As the Senate attempts to clear its docket of unfinished bills, the chamber's Leadership seeks to bring S. 1320, the Multilateral Debt Relief Act of 2005, to a vote. The bill's sponsors believe that heavily indebted poor countries (HIPCs) bear too huge a debt burden to spark growth and leave poverty behind while paying back their multilateral lenders. Their bill would relieve debt and provide more resources for future aid programs. Experience, however, shows that debt relief and aid alone will not put countries on the path to prosperity. The Senate should instead focus on promoting good government, the rule of law, and economic freedom-the real keys to growth.
Introduced in June 2005 by Senators Mike DeWine (R-OH), Rick Santorum (R-PA), Russ Feingold (D-WI), Dick Lugar (R-IN), and Barack Obama (D-IL), S. 1320 authorizes the Secretary of Treasury "to instruct the United States Executive Director of each international financial institutions [IFIs]…to reach an agreement among shareholders [of such IFIs] to permanently cancel 100 percent of the debts owed to each such institution by any eligible country." In addition, the bill would "compensate" the IFIs, such as the World Bank and the International Monetary Fund, for the debt payments that they will forgo. With this compensation, the IFIs will have the resources to hand over more money to poor countries and to achieve the UN's Millennium Development Goals.
This approach sends two problematic signals. First, it implies that the United States pardons mismanagement, dictatorship, and corruption-the circumstances that led many countries to pile up their debt. Second, the compensation provision indicates that the U.S. will continue to fund poor countries' governments regardless of whether government corruption and bad policies are to blame for their poverty.
As the bill's proponents argue, freed from the burden of debt, the leaders of the HIPCs would face a tremendous opportunity to set their countries on the path of growth. But will they seize this opportunity? History suggests that they will not.
Experience shows that economic freedom, good government, and the rule of law are the three basic elements that lead to economic growth and development. According to The Heritage Foundation/The Wall Street Journal 2005 Index of Economic Freedom, of the 18 countries (Benin, Bolivia, Burkina Faso, Ethiopia, Ghana, Guyana, Honduras, Madagascar, Mali, Mauritania, Mozambique, Nicaragua, Niger, Rwanda, Senegal, Tanzania, Uganda, and Zambia) that would immediately qualify for debt relief, few have economies that could take advantage of it. Most of these countries provide little protection of property rights and little domestic security, while permitting high levels of corruption and state intervention in the economy. Thirteen have "mostly unfree" economies (that is, there are significant barriers to entrepreneurship and other economic activities), and only 5 have "mostly free" economies. Some of these countries, such as Bolivia, are currently in political turmoil, and others, such as Niger, Rwanda, and Tanzania, are virtual dictatorships.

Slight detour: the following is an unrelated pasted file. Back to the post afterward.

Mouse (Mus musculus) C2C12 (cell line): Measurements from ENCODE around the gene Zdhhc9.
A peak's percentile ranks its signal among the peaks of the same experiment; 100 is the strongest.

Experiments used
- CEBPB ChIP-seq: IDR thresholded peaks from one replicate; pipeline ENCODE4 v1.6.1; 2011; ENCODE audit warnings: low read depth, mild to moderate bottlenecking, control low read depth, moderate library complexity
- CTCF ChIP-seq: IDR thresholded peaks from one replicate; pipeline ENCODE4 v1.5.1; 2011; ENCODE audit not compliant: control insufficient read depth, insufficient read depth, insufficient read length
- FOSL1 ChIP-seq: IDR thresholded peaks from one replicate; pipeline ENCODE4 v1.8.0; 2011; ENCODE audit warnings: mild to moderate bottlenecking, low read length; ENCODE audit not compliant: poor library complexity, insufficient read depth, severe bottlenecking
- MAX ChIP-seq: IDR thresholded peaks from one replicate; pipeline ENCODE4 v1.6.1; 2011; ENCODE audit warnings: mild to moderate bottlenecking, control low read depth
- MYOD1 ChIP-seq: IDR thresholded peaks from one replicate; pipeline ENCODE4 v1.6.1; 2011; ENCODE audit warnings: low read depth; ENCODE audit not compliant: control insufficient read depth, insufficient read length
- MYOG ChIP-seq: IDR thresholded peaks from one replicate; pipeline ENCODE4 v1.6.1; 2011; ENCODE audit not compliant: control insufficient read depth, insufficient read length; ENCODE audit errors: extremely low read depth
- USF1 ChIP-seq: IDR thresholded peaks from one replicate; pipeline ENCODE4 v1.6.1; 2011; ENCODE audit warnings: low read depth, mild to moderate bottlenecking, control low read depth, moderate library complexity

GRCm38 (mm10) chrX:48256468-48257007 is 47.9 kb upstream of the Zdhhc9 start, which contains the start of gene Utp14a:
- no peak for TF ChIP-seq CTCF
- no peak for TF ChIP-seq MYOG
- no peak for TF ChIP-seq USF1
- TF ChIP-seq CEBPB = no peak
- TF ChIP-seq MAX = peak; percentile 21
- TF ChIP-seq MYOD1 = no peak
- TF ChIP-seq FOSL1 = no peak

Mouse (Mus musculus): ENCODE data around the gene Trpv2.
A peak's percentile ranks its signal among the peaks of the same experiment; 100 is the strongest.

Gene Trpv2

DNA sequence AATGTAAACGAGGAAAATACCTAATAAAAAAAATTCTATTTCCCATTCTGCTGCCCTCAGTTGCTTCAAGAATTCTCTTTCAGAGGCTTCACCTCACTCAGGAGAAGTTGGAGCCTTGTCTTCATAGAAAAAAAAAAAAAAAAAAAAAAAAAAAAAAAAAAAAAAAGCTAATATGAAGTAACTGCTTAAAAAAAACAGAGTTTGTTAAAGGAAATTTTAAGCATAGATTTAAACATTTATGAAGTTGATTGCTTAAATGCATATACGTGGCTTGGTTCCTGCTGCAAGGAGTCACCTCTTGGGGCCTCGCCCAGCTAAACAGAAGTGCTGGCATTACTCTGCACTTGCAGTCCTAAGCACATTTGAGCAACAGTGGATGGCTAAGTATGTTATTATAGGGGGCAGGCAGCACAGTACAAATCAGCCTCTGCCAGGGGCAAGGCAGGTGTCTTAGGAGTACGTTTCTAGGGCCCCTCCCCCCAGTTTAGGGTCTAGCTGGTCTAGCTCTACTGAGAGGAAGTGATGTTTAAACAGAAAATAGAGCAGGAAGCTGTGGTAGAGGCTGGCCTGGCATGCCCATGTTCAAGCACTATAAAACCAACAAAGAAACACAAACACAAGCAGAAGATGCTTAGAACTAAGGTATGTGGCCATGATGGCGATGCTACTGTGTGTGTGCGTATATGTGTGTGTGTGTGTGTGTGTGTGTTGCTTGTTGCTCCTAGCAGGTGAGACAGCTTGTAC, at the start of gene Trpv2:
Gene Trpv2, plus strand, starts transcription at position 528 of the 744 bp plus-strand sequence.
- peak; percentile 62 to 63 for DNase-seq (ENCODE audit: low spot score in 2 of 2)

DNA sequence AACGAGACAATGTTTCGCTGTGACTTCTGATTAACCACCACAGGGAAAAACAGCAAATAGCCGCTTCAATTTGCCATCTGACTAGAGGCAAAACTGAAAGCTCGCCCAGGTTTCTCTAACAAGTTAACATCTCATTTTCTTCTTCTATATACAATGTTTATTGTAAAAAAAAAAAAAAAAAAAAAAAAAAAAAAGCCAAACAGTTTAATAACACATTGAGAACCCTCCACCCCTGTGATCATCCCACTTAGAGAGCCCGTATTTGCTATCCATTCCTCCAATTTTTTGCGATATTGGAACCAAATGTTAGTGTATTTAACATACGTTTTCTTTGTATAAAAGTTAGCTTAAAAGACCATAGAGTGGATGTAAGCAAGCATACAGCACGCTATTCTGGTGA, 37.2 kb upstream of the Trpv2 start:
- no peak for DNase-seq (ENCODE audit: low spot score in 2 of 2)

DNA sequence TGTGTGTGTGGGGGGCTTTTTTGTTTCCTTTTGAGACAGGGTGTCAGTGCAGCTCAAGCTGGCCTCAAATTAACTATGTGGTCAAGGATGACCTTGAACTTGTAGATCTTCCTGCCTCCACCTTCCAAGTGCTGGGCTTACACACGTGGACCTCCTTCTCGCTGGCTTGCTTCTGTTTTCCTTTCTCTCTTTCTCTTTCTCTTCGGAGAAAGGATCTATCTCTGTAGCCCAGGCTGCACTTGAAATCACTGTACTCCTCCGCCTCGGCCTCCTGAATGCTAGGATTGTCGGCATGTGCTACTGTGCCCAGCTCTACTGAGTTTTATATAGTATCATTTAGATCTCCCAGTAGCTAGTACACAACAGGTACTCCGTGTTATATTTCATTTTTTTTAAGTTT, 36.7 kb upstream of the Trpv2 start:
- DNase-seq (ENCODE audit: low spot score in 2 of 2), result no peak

It is not their debts, but these countries' anti-market policies that are retarding growth. Corrupt and authoritarian leaders will use the clean debt slate as an opportunity to run up debt again, for their own ends. With the promise of unconditional relief, kleptocrats would have no incentive to improve their behavior.
Permanently reducing poverty requires more potent medicine. Debt relief should be used as an incentive for reform. The United States should be a leader in promoting good governance by rewarding countries for implementing sound policies. A better approach to improving the poorest countries' growth prospects would be to advocate assistance only to countries that have a proven record of governing justly, investing in their people, and fostering economic freedom.
The United States already has a program that encourages such behavior, the Millennium Challenge Account. The Senate would do well to model any debt relief initiatives on it.
Ana Isabel Eiras is Senior Policy Analyst for International Economics in the Center for International Trade and Economics at The Heritage Foundation.